As of Feb. 8, there is one known case of Zika virus in Virginia, according to Alexandria Health Department Director Stephen Haering. He provided some context to the concern about Zika: Zika virus is acquired through the bite of an infected mosquito, and, although information is now surfacing that Zika may have been transferred between humans during sexual intercourse, generally it is not transmitted from person to person, but by the Aedes aegypti mosquito. While Aedes aegypti lives in Virginia, the population of these mosquitoes is relatively small in number.
Mosquito control is a concern in the Northern Virginia area. To minimize mosquito breeding, don’t leave standing pools of water around plants in or outside the house.
The Zika virus has existed for some time, and like its cousins Dengue Fever and Chikungunya, has not been prevalent in countries where the mosquito is not active all year long as it is in tropical countries.
Further, unlike West Nile virus disease, which was carried by birds (the reservoir for the disease) and then to the mosquitos which acted as vectors, the Zika virus is only carried by human reservoirs. Therefore a mosquito has to bite an infected human to then transmit it to another human through a second bite. Haering cited the similarity of Zika virus with Dengue Fever, a mosquito-borne illness which also uses humans as reservoirs and is prevalent in the tropics. Like Dengue Fever, there is not a vaccine against Zika; the best ways to avoid getting mosquito-borne illnesses is to eliminate standing water around one’s home and to take precautions to avoid being bitten by using insect repellant, covering skin with clothing (long sleeve shirts and long pants) when outside, and avoid mosquito habitats such as shaded areas with shrubs. "Dengue Fever has been around for a long time, and there are only one or two cases of locally transmitted Dengue nationwide," said Haering. In tropical areas, by contrast, it is transmitted frequently.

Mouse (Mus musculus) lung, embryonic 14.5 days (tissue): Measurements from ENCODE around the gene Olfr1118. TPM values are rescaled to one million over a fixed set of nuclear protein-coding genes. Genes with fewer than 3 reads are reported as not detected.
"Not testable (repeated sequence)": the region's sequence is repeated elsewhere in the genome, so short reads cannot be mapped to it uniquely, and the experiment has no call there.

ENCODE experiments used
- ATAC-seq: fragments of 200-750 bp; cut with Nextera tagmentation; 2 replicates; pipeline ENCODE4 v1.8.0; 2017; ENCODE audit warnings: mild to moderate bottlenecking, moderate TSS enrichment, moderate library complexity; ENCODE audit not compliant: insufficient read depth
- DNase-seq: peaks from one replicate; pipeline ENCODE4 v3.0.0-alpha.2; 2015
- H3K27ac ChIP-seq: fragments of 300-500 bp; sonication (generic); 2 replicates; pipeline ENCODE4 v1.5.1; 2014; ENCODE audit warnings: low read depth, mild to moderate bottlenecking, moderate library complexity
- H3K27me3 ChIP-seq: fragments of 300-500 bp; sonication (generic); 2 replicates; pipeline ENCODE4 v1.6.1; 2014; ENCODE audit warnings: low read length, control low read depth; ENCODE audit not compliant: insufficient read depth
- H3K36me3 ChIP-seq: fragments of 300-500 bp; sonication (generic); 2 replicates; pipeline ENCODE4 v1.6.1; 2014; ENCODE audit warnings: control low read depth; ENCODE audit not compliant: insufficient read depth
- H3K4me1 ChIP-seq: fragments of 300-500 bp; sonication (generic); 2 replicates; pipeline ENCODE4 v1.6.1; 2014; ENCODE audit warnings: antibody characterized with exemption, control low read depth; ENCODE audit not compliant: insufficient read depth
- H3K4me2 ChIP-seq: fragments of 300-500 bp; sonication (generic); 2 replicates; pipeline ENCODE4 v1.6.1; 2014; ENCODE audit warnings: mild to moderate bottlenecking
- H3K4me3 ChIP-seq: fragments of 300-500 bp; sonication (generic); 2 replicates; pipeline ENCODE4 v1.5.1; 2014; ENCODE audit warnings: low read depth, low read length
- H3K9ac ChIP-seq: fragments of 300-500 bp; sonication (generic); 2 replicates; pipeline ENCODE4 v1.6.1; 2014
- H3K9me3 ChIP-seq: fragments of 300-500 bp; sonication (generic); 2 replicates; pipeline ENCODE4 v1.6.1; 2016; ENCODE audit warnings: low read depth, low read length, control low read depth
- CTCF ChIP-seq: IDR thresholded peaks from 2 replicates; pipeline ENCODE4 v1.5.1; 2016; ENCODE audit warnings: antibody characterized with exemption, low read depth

Haering urged Alexandrians concerned about Zika virus to read the Alexandria Department of Health website which has up-to-date information about Zika. Current advice includes that women who are pregnant or who may become pregnant not travel to Zika-affected countries. The Center for Disease Control (CDC) guidance is also listed on the Alexandria Health Department website, and it reiterates that if a pregnant woman travelled to Zika-affected area, she should consult with her healthcare provider. Medical tests (blood tests and ultrasounds) can be conducted to help guide the pregnant woman and her healthcare provider. While there appears to be an association between the spread of the virus to South America and an increase in microcephaly cases there, the exact causation has not yet been established, according to Haering. The World Health Organization (WHO) is studying the relationship and will issue a report when it has enough data. For more information, see
www.cdc.gov/zika/; http://www.alexandriava.gov/health/info/default.aspx?id=89508 and http://www.who.int/mediacentre/factsheets/zika/en/. To know what scientists are saying about sexual transmission of Zika, see also:
http://www.npr.org/sections/health-shots/2016/02/03/465339603/what-we-know-so-far-about-sexual-transmission-of-zika-virus and to read an in depth write up about Zika in the New England Journal of Medicine see: http://www.nejm.org/doi/full/10.1056/NEJMp1600297.